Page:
So I put her in a little cage in the coop so she could be with her mates and yet be safe. Her skin was growing back with the Willard Water spray. Eventually, I put her in with a group of two month old chicks in another building. She spent the winter with them and by spring, all her skin and her feathers had grown back and she and the growing chicks found their way into the main flock.

    It was a miracle story because everyone who saw the pictures told me that she wouldn't make it, that I should put her out of her misery. But my hope and faith that she would recover prevailed and now she is a very healthy and happy hen, all healed up and living with great joy.
     
  3. drsooseme2

    drsooseme2 Out Of The Brooder

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    Mar 16, 2010
    Marysville
    Thanks for the reply. When you get a chance, I would like to see photos of your hen. I will also look into getting some willard water. Thanks!
     
  4. Lady Badlands

    Lady Badlands Chillin' With My Peeps

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    Nov 5, 2009
    So now I'm going to try and post pictures of our hen, Junior, to this thread...thanks to Beekissed for giving me instructions.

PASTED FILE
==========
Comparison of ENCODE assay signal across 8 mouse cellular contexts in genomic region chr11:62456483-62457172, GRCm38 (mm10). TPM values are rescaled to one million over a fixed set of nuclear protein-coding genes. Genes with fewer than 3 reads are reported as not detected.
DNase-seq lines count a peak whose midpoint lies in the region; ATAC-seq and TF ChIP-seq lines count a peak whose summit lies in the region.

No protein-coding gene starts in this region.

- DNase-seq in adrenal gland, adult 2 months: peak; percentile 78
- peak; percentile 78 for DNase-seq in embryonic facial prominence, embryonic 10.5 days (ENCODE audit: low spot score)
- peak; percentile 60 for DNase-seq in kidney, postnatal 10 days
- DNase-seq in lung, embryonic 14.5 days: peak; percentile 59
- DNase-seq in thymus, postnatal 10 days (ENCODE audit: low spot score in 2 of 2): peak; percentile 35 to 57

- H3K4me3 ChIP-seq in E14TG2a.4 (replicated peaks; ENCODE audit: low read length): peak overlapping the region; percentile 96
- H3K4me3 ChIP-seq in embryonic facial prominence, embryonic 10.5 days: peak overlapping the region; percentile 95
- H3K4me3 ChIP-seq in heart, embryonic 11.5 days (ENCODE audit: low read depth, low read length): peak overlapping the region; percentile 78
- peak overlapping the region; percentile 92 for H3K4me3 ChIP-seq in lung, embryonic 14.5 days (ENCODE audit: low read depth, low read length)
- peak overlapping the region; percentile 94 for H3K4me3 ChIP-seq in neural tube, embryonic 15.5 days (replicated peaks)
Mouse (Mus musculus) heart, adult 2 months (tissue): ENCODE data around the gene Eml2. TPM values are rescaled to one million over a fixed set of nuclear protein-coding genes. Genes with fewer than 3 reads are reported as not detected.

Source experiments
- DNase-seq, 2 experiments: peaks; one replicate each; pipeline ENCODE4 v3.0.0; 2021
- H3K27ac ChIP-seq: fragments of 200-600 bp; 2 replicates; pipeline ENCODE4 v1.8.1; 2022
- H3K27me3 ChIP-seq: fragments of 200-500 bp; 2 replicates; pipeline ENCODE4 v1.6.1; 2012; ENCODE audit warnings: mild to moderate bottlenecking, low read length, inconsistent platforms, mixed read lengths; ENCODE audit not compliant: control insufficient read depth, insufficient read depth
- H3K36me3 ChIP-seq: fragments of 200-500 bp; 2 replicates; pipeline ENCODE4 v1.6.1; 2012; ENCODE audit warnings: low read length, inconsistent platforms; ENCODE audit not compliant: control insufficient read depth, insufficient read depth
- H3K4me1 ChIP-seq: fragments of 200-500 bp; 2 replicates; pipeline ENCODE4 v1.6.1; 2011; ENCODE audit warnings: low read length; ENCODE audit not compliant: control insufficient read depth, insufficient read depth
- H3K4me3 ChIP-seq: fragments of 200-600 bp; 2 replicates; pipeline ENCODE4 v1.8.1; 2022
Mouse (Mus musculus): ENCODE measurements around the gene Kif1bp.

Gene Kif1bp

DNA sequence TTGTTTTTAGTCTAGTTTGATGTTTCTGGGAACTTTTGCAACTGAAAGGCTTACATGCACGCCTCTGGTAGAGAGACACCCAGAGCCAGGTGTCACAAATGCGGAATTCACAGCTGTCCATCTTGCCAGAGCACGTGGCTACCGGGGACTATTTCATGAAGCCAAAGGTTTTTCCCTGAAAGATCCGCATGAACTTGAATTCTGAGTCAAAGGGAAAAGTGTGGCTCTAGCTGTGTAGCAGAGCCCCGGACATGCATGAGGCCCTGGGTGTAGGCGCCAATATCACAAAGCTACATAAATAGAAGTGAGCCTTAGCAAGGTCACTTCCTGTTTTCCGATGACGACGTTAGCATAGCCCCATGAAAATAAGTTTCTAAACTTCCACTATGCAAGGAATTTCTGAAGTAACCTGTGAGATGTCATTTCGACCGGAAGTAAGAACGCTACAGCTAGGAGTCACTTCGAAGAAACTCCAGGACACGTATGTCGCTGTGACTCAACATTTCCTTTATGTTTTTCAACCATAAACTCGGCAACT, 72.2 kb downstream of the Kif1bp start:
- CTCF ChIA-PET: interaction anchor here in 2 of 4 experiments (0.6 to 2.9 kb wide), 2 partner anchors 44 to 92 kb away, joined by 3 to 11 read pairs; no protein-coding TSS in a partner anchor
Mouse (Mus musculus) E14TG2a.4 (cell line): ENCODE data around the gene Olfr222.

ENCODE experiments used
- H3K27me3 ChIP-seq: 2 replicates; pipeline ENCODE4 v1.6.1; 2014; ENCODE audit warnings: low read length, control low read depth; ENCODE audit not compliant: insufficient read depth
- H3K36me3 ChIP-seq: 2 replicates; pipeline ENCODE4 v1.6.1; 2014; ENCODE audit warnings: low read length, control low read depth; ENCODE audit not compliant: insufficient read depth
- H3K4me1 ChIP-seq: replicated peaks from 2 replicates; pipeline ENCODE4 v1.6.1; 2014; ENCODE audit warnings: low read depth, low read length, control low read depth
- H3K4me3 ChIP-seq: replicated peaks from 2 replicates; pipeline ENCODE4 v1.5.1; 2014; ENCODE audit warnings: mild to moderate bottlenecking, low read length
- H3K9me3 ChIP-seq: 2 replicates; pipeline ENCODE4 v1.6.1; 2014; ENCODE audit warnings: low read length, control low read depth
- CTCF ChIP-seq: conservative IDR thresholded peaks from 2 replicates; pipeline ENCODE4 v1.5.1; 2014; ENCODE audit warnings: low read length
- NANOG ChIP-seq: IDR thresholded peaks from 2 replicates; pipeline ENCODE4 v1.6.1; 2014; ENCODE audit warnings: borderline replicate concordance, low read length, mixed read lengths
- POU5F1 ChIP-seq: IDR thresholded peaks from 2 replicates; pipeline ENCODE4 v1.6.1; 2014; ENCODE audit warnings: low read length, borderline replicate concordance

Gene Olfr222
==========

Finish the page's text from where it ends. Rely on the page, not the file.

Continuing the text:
*****WARNING!!! EXTREMELY GRAPHIC PHOTOS!!!****

    This was Junior a couple hours after the attack on November 18, 2011. The blood had dried somewhat. As mentioned, I first applied Colloidal Silver to the exposed area to prevent any infection and these pics were taken after the first application of CS and the first spray of the Willard Water.


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    The next picture was taken the next day, November 19, 2011. You can already see that it's beginning to heal well.
    [​IMG]
     
  5. Lady Badlands

    Lady Badlands Chillin' With My Peeps

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    Nov 5, 2009
    This is Junior on December 8, 2011 about two weeks after the attack. As you can see, she's wearing her cute little saddle and she's standing on our kitchen counter, where I would feed her. She's off her organic baby food now and onto her favorite high protein Flint River Ranch Cat/Kitten food and her Bluestem Organic Premium Layer Hen food. She's still not totally back to normal here, but getting there. This is around the time I tried to let her hang out with her flockmates and one of them cornered her in the coop and pecked her back through the saddles, opening up another bloody wound. Ouch!

    [​IMG]

    [​IMG]
     
  6. Lady Badlands

    Lady Badlands Chillin' With My Peeps

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    Nov 5, 2009
    Here's a pic of sweet Junior on February 14, 2012, three months after the attack.
    Good as new! Yay, Junior!

    [​IMG]
     
  7. tomhoogstra

    tomhoogstra Out Of The Brooder

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    May 10, 2012
    Thats wonderful
     
  8. Lady Badlands

    Lady Badlands Chillin' With My Peeps

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    Nov 5, 2009